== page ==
"Mexican food" is a contested, global category cross-cut with Indigenous, Spanish, African, Middle Eastern, French, German, Filipino, and other influences. It is deeply intertwined with histories of nationalism, transnationalism, revolution, Indigeneity, environmental transformation, internal and external migrations, rural-urban transitions, international politics, identity, culture, and industrialization. In this class, students will explore Mexican food as an entry point to engage with these and other historical and political questions, always in relation to food's central role in constructing and reinforcing categories of race, class, gender, and sexuality. We will examine Mexican food at the level of consumption, production, ecology, and representation in Mexico and beyond. This class combines rigorous analysis of academic texts along with community-based learning. In the community-learning portion of the class, cooking, eating, and discussing Mexican food will deepen and expand students' understanding of the history, politics, and significance of Mexican food, while nurturing relationships between Whitman and Mexican-American communities in Walla Walla. May be elected as Politics 120.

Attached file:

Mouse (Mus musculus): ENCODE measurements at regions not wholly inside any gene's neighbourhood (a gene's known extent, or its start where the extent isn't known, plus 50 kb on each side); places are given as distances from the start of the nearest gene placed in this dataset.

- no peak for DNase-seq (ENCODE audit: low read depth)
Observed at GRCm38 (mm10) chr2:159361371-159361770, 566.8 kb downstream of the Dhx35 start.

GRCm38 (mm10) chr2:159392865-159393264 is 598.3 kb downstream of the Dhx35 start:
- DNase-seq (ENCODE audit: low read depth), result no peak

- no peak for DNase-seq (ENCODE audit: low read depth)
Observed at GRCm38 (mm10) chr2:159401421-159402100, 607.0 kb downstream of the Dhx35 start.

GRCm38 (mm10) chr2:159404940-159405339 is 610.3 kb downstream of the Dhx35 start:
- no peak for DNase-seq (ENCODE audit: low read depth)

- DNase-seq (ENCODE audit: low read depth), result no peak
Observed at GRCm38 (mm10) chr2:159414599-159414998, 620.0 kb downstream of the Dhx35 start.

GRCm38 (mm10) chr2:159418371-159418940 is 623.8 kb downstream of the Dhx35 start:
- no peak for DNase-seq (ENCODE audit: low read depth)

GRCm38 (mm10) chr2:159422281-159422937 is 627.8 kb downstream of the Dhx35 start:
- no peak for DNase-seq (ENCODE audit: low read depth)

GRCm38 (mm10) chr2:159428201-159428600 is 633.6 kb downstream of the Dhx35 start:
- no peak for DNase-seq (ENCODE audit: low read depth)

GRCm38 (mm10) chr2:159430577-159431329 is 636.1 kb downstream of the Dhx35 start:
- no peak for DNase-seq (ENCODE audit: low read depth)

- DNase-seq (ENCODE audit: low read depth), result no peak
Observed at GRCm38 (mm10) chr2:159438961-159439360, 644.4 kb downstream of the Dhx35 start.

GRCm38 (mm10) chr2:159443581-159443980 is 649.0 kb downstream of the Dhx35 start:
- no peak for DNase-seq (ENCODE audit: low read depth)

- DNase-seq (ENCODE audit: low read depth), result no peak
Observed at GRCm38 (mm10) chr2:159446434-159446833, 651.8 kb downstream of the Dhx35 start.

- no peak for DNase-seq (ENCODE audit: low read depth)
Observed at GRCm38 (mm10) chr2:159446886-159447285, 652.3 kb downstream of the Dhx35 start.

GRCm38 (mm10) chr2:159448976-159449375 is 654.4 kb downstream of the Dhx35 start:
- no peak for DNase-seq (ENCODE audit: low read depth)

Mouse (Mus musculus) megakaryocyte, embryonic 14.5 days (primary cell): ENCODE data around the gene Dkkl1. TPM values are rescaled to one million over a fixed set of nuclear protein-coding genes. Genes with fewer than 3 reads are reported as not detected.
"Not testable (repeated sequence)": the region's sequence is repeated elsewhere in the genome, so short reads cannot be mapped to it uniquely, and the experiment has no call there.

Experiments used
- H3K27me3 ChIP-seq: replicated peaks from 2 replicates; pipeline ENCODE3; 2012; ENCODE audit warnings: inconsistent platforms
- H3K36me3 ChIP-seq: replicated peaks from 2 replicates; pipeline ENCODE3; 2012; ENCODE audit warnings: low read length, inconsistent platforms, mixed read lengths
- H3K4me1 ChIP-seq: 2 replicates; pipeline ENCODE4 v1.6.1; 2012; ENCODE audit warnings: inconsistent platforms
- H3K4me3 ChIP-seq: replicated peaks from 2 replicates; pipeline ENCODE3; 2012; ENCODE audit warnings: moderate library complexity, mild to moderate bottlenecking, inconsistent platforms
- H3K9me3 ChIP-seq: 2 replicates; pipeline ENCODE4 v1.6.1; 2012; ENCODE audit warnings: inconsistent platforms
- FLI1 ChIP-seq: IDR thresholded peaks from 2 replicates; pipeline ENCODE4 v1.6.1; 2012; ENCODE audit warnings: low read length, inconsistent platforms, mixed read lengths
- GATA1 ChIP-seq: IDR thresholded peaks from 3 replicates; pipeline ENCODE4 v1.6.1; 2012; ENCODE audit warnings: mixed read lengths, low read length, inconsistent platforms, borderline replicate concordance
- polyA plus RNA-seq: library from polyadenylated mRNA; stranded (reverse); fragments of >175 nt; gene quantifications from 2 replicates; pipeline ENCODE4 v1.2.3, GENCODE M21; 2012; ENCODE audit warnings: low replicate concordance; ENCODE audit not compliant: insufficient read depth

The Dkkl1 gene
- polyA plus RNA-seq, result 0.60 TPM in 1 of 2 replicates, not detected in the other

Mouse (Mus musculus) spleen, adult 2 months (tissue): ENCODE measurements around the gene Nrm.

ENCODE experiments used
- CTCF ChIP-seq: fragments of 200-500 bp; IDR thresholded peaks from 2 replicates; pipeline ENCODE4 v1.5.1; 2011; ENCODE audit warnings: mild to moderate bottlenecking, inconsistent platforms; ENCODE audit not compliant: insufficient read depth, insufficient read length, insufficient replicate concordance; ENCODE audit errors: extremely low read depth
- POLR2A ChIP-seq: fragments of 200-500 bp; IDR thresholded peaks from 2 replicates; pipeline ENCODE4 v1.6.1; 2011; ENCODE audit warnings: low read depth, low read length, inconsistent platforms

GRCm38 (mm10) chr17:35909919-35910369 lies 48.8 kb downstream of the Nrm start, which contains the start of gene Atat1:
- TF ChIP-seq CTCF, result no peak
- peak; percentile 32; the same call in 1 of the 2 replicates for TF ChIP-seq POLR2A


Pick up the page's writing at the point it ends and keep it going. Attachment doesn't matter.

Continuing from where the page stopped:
Prof.s Lund-Montaño and Bobrow-Strain, 4 credits, MW 1-2:20 p.m.
-Fulfills Cultural Pluralism and/or Social Sciences distribution, as well as IRES and Global Studies requirements.
-History major: modern history; Cultures & Ideas; Social Justice
Spanish Americans? Hispanics? Latina/os? Latinx? For over two hundred years, the "Latino" identity in the United States has been forged, imposed, fragmented, and reclaimed. This course examines the social, cultural, and political trajectories of Latin American communities from the US-Mexico War of 1847 to the presidential election of 2020. With a combination of primary and secondary sources, we will approach different communities and their relationship to the land, the history, and the politics of the United States. For instance, how did legal policies encourage practices of exclusion or assimilation? What impact did specific waves of immigrants and exiles have at the local and national levels? How did different communities coalesce or build their own civil rights movements? What are the contrasts between Chicano nationalism and Puerto Rican nationalism? And in what ways did cultural and artistic representations shape their social and political identities? Furthermore, the course will explore the nuanced positions of the Latinx communities towards US foreign policy as well as the different modes of marginalization of indigenous and folks of African descent within the "Latino" identity frameworks. May be taken for credit toward the Indigeneity, Race, and Ethnicity Studies major or minor.
Prof. Lund-Montaño, 4 credits, TTh 1-2:20 p.m.
-Fulfills Cultural Pluralism and/or Social Sciences distribution, as well as IRES requirements.
-History major: modern history; Cultures & Ideas; Empires & Colonialism
(No Courses Offered)